Archive for the ‘World War II’ Tag

Veterans Day 2017   1 comment

This blog always salutes our veterans of today in a more international manner, by recalling those who gave their all in service at one time or another, representative of the bravery those who are still with us showed.  This year, while considering what I would be writing about, I happened back across this story from World War II, not much remembered today by those of us obsessed with the fight against terrorism, or who champion veterans for more political purposes.  These four men show that there are many forms which bravery can take, and it can be exhibited even by those who swear never to take another’s life.

Learn more after the break.

From the Archives — “A date which will live in infamy….” (updated)

NOTE: This article was originally published on December 7, 2011, on the 70th anniversary of Pearl Harbor. Some changes have taken place in Second Life, and so I have revised the article where needed to avoid confusion.

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USS Arizona sinking following explosion of her magazine, 7 Dec 1941; photo from U. S. Navy History and Heritage Command collection

USS Arizona sinking following explosion of her magazine, 7 Dec 1941; photo from U. S. Navy History and Heritage Command collection

“Yesterday, December 7th, 1941 – a date which will live in infamy – the United States of America was suddenly and deliberately attacked by naval and air forces of the Empire of Japan….”— President Franklin Delano Roosevelt, December 8, 1941, speaking to a joint session of Congress.

The world changed — massively — for Americans on that December day.  While most of us were going about our Sunday routines — perhaps sitting in church for the day’s sermon or Sunday school, or getting out for brunch with friends — a squadron of Japanese aircraft carriers were turning into the wind and launching attack bombers.  Japan was stymied in its plans for expansion of its “Greater East Asia Co-Prosperity Sphere” by an American embargo on oil, machine parts and other needed goods, and afraid that the U. S. would respond if it attacked British interests in Southeast Asia, and planned a preventive strike against the American Pacific Fleet in Hawaii to forestall any action against it.  The Japanese had planned to shave its “notification” to the U. S. government of hostile intent as closely as possible to keep a warning from being sent to the American bases in and around Pearl Harbor; but clerical problems in decoding and typing the message eliminated any validity to their weak attempt to observe the niceties.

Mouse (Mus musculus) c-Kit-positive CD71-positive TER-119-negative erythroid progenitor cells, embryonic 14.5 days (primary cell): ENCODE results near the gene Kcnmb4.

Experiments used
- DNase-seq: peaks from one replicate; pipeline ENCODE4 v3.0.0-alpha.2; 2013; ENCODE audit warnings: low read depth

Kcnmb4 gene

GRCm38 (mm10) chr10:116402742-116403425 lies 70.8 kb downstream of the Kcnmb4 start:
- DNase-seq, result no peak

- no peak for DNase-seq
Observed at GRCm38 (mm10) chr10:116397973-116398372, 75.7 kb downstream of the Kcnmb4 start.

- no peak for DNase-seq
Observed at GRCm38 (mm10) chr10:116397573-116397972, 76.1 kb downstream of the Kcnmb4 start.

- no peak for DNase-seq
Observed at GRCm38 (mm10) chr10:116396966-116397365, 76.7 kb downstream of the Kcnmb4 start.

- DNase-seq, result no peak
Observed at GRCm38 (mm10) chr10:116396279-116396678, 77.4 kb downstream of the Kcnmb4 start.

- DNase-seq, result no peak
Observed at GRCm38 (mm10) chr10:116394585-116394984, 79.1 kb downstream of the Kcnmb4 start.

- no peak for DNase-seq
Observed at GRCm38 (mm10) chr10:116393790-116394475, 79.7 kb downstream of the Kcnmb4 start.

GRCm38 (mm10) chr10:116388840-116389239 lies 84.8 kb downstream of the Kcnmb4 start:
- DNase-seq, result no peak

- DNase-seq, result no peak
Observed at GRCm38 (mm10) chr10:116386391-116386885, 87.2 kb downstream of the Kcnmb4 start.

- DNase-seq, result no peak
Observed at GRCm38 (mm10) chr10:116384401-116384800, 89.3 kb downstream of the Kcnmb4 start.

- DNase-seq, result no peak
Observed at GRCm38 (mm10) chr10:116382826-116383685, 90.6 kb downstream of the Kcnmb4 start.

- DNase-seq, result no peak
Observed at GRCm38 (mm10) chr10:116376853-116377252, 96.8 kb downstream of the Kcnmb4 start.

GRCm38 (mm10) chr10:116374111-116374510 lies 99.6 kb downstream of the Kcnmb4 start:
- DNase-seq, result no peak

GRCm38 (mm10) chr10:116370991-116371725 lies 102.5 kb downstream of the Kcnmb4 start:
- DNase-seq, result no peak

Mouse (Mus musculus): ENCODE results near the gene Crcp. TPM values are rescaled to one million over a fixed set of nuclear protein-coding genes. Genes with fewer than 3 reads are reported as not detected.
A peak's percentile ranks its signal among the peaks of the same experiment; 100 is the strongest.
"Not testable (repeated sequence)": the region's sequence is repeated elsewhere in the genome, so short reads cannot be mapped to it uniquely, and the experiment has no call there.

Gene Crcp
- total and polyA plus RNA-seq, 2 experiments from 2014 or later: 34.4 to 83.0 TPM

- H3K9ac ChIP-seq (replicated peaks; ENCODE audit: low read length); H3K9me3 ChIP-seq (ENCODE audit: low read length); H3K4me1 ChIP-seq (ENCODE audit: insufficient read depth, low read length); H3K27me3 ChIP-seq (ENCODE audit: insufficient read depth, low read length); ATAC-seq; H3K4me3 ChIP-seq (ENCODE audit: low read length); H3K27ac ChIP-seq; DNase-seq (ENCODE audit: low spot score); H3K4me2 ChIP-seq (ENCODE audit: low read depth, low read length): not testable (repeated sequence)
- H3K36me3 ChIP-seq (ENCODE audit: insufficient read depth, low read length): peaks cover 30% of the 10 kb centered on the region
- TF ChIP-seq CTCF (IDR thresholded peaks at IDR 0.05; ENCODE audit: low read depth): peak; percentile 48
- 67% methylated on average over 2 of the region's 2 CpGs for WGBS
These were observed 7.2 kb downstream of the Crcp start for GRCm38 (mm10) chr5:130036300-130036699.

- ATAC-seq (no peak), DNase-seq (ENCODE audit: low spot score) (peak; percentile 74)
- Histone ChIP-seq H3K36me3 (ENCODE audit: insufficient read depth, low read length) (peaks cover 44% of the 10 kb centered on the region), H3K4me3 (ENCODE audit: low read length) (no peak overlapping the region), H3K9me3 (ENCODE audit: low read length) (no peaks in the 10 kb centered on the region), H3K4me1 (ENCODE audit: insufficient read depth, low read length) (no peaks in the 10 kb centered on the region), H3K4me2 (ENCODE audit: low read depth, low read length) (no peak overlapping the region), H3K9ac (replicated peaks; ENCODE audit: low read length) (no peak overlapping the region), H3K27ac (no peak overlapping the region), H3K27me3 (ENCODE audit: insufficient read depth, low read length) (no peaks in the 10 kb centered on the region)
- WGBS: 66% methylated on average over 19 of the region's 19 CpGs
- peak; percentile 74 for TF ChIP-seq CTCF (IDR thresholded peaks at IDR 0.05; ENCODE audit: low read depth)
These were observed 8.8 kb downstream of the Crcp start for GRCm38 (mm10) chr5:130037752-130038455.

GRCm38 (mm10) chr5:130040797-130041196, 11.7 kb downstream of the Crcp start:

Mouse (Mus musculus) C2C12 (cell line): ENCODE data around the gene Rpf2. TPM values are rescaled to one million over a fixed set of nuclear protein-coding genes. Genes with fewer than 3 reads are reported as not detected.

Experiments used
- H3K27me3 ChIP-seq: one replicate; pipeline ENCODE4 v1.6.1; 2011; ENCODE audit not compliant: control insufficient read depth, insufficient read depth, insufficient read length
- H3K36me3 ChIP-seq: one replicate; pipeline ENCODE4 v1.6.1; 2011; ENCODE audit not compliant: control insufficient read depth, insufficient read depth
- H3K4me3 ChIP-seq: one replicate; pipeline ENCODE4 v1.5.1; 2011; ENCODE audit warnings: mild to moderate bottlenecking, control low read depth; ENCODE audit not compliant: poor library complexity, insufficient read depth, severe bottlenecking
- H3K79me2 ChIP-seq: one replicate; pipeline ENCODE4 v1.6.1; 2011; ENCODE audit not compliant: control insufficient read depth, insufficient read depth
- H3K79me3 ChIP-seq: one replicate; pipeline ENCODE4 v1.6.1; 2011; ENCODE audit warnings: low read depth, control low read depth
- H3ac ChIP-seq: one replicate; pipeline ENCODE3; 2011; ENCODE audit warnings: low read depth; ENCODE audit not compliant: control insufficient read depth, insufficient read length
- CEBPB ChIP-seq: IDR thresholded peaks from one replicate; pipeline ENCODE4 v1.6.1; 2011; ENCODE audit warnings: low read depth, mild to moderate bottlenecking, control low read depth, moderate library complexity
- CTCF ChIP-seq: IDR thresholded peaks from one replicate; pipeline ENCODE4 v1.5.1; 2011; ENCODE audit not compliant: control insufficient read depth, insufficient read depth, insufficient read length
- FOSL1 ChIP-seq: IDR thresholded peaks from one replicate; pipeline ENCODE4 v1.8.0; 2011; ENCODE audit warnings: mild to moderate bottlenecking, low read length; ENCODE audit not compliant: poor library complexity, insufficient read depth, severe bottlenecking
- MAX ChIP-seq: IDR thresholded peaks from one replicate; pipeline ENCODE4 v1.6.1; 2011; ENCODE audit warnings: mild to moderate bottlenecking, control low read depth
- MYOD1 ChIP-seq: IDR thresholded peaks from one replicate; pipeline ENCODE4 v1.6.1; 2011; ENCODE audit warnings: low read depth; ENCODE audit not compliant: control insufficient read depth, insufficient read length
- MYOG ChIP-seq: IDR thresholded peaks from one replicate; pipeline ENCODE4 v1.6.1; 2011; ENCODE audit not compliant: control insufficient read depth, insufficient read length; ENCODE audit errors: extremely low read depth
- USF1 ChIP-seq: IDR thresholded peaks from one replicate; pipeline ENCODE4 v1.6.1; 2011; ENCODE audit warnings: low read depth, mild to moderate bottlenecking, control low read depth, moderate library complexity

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“A date which will live in infamy….”

“Yesterday, December 7th, 1941 – a date which will live in infamy – the United States of America was suddenly and deliberately attacked by naval and air forces of the Empire of Japan….”— President Franklin Delano Roosevelt, December 8, 1941, speaking to a joint session of Congress.

The world changed — massively — for Americans on that December day.  While most of us were going about our Sunday routines — perhaps sitting in church for the day’s sermon or Sunday school, or getting out for brunch with friends — a squadron of Japanese aircraft carriers were turning into the wind and launching attack bombers.  Japan was stymied in its plans for expansion of its “Greater East Asia Co-Prosperity Sphere” by an American embargo on oil, machine parts and other needed goods, and afraid that the U. S. would respond if it attacked British interests in Southeast Asia, and planned a preventive strike against the American Pacific Fleet in Hawaii to forestall any action against it.  The Japanese had planned to shave its “notification” to the U. S. government of hostile intent as closely as possible to keep a warning from being sent to the American bases in and around Pearl Harbor; but clerical problems in decoding and typing the message eliminated any validity to their weak attempt to observe the niceties.

The Navy, which had been able to break the top Japanese diplomatic code, had a rough inkling that something was going to happen, and a copy of the Japanese response had been decoded and distributed to top American officials; however, nothing explicitly stating that the Japanese would attack Pearl Harbor was ever sent or decoded by us.  If it had been, Pearl would have been notified, and the outcome of the battle would surely have been much different.